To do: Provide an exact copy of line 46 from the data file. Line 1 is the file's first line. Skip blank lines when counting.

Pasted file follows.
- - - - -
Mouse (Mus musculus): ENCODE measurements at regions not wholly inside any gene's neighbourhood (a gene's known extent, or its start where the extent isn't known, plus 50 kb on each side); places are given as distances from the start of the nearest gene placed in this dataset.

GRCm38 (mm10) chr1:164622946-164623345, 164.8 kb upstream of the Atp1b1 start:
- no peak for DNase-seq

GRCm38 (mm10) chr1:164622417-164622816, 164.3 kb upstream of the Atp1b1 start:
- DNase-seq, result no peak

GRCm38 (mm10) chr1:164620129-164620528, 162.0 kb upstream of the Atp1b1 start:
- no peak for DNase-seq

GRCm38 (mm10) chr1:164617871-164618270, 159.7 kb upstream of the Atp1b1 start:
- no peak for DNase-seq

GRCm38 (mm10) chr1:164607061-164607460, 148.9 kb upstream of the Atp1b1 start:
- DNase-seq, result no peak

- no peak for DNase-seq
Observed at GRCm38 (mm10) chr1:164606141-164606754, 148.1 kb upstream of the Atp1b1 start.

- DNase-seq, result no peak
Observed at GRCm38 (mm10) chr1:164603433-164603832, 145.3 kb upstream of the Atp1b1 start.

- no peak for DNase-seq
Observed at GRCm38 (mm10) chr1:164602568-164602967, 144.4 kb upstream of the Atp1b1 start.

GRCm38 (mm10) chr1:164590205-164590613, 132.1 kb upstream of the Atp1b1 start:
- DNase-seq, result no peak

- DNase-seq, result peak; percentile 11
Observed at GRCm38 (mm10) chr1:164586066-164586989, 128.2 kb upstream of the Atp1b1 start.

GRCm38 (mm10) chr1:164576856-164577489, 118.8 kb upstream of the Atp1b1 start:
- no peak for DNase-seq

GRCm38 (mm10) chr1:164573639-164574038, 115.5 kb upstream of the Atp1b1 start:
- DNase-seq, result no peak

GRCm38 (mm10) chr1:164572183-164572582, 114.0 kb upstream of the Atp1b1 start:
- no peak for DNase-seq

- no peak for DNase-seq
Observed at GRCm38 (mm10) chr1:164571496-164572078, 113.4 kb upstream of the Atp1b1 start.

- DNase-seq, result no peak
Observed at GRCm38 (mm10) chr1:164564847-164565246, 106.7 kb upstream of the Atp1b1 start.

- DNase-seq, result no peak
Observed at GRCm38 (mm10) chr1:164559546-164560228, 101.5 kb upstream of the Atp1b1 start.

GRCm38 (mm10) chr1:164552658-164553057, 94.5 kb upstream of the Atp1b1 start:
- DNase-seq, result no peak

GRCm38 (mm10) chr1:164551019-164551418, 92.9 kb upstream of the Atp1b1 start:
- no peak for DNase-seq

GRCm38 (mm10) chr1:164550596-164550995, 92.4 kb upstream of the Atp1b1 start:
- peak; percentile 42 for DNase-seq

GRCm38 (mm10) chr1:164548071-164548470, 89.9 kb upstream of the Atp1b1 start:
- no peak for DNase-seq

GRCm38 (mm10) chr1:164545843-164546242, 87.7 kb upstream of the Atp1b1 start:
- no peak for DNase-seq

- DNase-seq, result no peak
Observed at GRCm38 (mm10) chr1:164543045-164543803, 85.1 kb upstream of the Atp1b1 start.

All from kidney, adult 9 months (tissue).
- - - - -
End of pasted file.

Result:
All from kidney, adult 9 months (tissue).